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N800bn unremitted tax is why FG insists on IPPS — Ngige

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N800bn unremitted taxes is why FG insists on IPPS — Ngige
Dr. Chris Ngige

*Begs ASUU to return to negotiating table

By Victor Young

Minister of Labour and Employment, Senator Chris Ngige, weekend, said unremitted N800 billion tax, among other anomalies, was why the Federal Government is insisting on Integrated Payroll and Personnel Information System, IPPIS.

According to Senator Ngige, the N800 billion unremitted tax deductions accumulated over time.

He said there were also factors such as salary fraud, ghost workers, among other anomalies, that IPPIS would address, and pleaded with the Academic Staff Union of Universities, ASUU, to return to the negotiating table instead of the ongoing strike by members.

ALSO READ: ASUU to FG: Raise funds for education like you did for COVID-19

Ngige, in a statement by his media aide, Emmanuel Nzomiwu, warned that if ASUU refused to return to the negotiating table, the Federal Government might be forced to resort to the nation’s labour laws to seek a way forward.

Ngige said: “The law permits the Federal Government to take ASUU to the National Arbitration Panel and even the National Industrial Court, NIC.”

According to the Labour Minister, the ongoing strike by ASUU members was all about the IPPIS, “any other reason given by ASUU is an alibi.

“I invited ASUU for a zoom meeting in compliance with the World Health Organisation, WHO, and National Centre for Disease Control, NCDC, COVID-19 guidelines, but ASUU insisted of meeting me face-to-face.

“We have labour laws. On what can be done, we have a hierarchy of arbitration. There is the National Arbitration Panel. If I am tired, I can refer it to the National Industrial Court.

“The better thing for them is to come and negotiate on a firsthand basis, where we are not bringing an external arbitrator.”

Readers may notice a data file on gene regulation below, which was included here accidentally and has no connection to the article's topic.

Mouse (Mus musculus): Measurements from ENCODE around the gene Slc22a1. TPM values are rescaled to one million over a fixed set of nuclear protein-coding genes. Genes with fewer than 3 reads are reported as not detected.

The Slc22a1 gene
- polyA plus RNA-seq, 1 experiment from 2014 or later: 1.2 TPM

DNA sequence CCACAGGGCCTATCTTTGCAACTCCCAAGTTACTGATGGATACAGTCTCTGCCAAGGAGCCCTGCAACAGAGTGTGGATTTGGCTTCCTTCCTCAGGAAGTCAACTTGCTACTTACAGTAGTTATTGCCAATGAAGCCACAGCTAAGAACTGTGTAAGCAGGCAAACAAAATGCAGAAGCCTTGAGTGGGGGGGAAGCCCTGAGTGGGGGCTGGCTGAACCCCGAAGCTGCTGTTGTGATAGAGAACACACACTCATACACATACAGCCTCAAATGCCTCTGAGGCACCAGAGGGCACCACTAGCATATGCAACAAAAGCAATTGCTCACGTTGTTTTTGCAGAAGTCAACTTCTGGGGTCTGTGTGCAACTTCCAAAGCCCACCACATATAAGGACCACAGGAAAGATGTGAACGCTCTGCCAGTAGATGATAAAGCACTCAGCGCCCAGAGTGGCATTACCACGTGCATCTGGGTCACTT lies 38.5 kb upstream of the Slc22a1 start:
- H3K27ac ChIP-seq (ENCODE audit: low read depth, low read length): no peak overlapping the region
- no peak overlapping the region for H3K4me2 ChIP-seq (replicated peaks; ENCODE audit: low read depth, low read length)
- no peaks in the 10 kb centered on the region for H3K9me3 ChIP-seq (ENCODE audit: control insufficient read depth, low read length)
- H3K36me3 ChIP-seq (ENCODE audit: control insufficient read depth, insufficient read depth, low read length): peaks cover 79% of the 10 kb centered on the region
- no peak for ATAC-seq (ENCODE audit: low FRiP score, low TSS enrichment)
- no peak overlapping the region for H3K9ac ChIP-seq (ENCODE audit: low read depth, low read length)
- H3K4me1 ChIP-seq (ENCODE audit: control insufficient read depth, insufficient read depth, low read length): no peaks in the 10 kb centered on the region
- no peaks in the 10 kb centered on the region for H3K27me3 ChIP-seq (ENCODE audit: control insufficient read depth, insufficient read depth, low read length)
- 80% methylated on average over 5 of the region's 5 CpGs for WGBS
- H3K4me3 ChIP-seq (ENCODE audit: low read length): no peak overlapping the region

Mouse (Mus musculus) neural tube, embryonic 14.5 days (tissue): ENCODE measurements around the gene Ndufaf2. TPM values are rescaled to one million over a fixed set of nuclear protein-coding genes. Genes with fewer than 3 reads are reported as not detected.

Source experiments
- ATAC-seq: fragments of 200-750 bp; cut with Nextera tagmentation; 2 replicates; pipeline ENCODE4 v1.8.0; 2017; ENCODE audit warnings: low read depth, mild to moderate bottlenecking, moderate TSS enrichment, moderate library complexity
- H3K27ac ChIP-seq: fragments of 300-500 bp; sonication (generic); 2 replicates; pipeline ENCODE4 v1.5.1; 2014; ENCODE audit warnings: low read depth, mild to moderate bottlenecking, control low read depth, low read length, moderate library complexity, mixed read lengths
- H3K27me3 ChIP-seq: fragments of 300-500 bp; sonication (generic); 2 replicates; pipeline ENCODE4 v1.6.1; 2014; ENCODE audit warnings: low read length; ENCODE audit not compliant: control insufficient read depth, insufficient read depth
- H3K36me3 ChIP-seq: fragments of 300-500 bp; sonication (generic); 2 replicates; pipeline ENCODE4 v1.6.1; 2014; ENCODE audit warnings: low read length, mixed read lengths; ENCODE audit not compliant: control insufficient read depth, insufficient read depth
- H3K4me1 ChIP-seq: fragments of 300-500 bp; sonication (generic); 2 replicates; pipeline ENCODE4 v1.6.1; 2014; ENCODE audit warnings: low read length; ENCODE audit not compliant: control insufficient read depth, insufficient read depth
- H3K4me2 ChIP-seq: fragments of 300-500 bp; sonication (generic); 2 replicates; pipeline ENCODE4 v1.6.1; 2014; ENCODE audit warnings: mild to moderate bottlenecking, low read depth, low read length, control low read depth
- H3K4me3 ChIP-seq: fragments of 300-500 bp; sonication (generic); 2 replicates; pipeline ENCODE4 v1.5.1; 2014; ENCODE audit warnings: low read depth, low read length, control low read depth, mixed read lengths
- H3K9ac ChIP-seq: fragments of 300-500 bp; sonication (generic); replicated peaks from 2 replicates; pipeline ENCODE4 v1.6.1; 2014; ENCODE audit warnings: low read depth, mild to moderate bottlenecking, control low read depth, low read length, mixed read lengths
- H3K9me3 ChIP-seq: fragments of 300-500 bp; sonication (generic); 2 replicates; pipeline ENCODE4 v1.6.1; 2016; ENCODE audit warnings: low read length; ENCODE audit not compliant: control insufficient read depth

Nigige described the position of ASUU in the dispute with Federal Government as laughable, contending that “as an employee, you lack the right to dictate for your employers how to receive wages. It is even in the International Labour Organisation, ILO, convention on wages.

“You cannot dictate for your employers how to pay you. But the important thing is for your salaries and wages to come to you. As a workman, you receive your payment as compensation for services rendered.

“The Federal Government is paying them and the Federal Government says, ‘we are losing a lot of money paying you from the Government Integrated Financial Management Information, GFMIS, platform which only transmits money for your salaries to the university system— specifically the bursar’s office, from where they pay you.

“The anomalies are that some of the people are ghost workers. They don’t exist at all, but their names exist and they draw money from the Federal Government.

“Some people receive more than their due because, after the salaries, some who are teaching in other universities are supposed to take 50 percent as extra pay for teaching in that other universities.

“The maximum universities they should teach is two. But some teach in three, or four universities.”

On the unremitted N800 billion tax, Ngige explained: “Again, the taxes that are being deducted by your bursar are not reflective of the taxes of PAYE (Pay As You Earn). Because of this, there is a shortfall of the taxes that are deducted, the various state governments where the universities are domiciled have petitioned the Joint Tax Board, JTB, to demand this shortfall.

“Over time, the shortfalls in tax deduction accumulated to over N800 billion. And JTB penalised the Federal Government for these monies not paid to the states.

“The Federal Government, from the office of the Accountant-General of the Federation, paid over N800 billion to states,” Ngige added.


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